Practising social responsibility without the CSR label
Article by Wayne Visser
Mexico’s small and medium sized enterprises account for more than 99% of the four million businesses in the country, generate 52% of GDP and provide 72% of employment. The government’s business accelerator programme supports these SMEs by funding institutions that can help the sector grow by improving competitiveness, business opportunities and market scalability.
One such business accelerator is the IDEARSE Center at Anahuac University in Mexico City. The centre’s business model for SME acceleration is built around CSR, incorporating environmental impacts, human rights, self-regulation, social impacts and community involvement and stakeholder engagement.
More remarkable still is that, by working with the supply chains of big brands such as Sony, Coca-Cola and Cemex and having trained more than 150 SMEs since 2007, the SMEs achieved sales growth of between 5% and 37% and jobs growth of between 5% and 19%. At the same time SME performance across all six CSR areas has improved between 23% and 46%. These numbers debunk several popular myths, most notably that CSR is not relevant, too expensive or not incentivised for SMEs. Let’s look more closely at these myths.
Is CSR relevant for SMEs?
The issue of relevance largely hinges on whether you adopt a very literal and narrow interpretation of CSR. Laura Spence, director of the Royal Holloway, University of London’s Centre for Research into Sustainability, says that the terminology of CSR is both inaccurate (as small firms are unlikely to be corporations) and off-putting jargon for SMEs.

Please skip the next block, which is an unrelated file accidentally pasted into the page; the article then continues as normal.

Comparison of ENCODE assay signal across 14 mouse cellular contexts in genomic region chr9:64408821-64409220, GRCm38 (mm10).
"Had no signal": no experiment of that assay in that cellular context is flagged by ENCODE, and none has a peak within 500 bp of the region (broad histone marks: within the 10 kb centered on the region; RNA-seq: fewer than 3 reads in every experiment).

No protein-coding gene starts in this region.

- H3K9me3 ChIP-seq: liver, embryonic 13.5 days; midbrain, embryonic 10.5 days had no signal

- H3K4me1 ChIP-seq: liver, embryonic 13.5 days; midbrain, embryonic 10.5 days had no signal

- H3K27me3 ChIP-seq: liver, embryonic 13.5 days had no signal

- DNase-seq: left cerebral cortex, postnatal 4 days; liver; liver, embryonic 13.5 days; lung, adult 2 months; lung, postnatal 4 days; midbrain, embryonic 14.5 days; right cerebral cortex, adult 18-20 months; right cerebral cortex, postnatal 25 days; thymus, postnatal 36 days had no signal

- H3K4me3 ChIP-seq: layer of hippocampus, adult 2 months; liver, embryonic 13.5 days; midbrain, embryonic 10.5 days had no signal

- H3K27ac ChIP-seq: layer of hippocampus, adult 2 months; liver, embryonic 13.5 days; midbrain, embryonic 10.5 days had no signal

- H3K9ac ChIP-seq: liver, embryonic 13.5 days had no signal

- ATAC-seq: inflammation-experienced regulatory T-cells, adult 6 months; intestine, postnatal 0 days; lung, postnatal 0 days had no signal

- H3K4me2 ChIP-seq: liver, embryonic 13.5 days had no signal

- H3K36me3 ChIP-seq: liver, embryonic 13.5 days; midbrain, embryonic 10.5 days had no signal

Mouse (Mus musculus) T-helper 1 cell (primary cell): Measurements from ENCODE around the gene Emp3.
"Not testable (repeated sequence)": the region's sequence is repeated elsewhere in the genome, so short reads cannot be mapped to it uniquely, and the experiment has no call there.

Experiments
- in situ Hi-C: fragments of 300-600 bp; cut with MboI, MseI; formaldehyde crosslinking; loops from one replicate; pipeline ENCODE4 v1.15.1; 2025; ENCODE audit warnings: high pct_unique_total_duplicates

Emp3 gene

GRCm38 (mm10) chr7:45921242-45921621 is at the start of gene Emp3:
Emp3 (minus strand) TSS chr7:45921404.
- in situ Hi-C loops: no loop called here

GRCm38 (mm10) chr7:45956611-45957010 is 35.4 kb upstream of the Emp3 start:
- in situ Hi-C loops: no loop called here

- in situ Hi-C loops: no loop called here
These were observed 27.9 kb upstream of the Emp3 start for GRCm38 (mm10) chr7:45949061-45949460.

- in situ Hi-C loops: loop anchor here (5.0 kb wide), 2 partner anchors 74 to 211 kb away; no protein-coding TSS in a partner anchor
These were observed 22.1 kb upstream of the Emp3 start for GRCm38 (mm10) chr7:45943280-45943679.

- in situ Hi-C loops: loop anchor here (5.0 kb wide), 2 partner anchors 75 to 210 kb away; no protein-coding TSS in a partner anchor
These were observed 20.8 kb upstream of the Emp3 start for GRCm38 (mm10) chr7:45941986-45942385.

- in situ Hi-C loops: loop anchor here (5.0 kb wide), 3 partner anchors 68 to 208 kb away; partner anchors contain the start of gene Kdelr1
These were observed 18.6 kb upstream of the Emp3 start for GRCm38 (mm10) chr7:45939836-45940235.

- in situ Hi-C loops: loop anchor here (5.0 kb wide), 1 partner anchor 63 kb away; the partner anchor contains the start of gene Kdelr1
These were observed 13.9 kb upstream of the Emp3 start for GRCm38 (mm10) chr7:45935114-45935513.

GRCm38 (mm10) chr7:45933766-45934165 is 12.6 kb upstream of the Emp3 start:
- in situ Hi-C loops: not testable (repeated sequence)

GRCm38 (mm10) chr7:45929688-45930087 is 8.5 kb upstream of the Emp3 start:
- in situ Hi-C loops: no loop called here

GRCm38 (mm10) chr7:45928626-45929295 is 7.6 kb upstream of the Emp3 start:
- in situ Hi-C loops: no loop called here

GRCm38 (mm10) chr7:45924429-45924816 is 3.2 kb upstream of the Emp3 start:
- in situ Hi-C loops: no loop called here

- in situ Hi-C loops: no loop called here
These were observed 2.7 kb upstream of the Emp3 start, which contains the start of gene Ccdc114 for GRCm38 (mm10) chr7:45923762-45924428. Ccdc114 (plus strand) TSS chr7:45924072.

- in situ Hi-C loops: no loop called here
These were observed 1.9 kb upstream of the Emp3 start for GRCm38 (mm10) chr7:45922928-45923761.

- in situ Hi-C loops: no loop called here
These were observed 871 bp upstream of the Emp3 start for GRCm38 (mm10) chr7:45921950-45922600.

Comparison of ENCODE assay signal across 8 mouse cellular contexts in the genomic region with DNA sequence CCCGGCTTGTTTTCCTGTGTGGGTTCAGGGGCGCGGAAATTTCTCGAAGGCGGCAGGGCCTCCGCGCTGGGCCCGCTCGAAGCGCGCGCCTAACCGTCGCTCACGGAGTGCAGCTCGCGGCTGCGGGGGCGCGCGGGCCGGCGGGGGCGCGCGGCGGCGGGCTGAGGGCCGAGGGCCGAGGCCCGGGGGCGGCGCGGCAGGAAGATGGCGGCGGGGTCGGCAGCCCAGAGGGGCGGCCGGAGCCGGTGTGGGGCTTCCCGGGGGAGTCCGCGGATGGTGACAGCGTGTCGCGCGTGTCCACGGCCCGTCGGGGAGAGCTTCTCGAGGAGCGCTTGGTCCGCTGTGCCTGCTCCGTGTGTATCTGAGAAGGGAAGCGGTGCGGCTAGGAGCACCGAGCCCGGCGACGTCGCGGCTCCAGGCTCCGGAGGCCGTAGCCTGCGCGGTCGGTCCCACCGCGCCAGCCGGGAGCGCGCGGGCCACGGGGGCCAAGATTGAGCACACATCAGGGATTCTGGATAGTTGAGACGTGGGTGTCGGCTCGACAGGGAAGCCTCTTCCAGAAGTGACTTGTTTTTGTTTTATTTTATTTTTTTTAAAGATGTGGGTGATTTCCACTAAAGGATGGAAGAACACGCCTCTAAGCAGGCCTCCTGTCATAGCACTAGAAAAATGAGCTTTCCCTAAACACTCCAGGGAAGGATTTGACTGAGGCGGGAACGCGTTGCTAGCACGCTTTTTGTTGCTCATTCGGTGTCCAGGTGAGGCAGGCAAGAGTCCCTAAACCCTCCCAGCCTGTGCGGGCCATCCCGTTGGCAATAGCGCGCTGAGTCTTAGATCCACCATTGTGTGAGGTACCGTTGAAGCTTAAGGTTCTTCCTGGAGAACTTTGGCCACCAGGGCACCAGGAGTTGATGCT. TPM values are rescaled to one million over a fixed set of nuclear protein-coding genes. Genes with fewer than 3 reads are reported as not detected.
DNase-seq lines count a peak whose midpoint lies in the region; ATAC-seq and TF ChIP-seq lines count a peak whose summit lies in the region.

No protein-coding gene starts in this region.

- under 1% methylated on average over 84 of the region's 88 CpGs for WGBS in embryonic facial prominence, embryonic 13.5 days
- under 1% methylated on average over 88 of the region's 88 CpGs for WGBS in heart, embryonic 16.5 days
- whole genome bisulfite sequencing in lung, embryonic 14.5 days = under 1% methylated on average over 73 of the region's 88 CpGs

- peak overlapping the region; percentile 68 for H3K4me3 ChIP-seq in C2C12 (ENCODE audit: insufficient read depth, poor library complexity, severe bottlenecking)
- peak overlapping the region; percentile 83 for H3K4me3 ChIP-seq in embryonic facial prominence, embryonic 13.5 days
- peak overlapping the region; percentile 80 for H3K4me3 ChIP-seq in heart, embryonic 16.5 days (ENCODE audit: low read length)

“Also since CSR practice is often associated with reporting, SMEs don’t stand a chance. They are unlikely to have external financial reports, let alone the time resources or need to produce a glossy CSR report,” says Spence.
So first, we need to get the labels and definitions right. The IDEARSE centre, for example, describes CSR as “a permanent and continuous commitment, voluntarily adopted by the business, to respond to the economic, social and environmental impacts of its activities, and to guarantee the sustainable and human development to all its stakeholders.” No doubt, it helps that CSR in Spanish (responsabilidad social empresarial or RSE) translates more accurately as socially responsible ‘enterprise’.
Explicit or implicit CSR?
The second issue – whether CSR is too costly – is a real concern, but once again, it depends what we mean by CSR. Work by CSR academics Dirk Matten and Jeremy Moon distinguish between explicit and implicit CSR. Explicit CSR refers to many of the formalised practices we associate with large corporates, such as CSR codes, standards, managers, systems, reports and audits. These are resource intensive and mostly not feasible for SMEs …
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Cite this article
Visser, W. (2012) Practising Social Responsibility Without the CSR Label, The Guardian, 12 September 2012.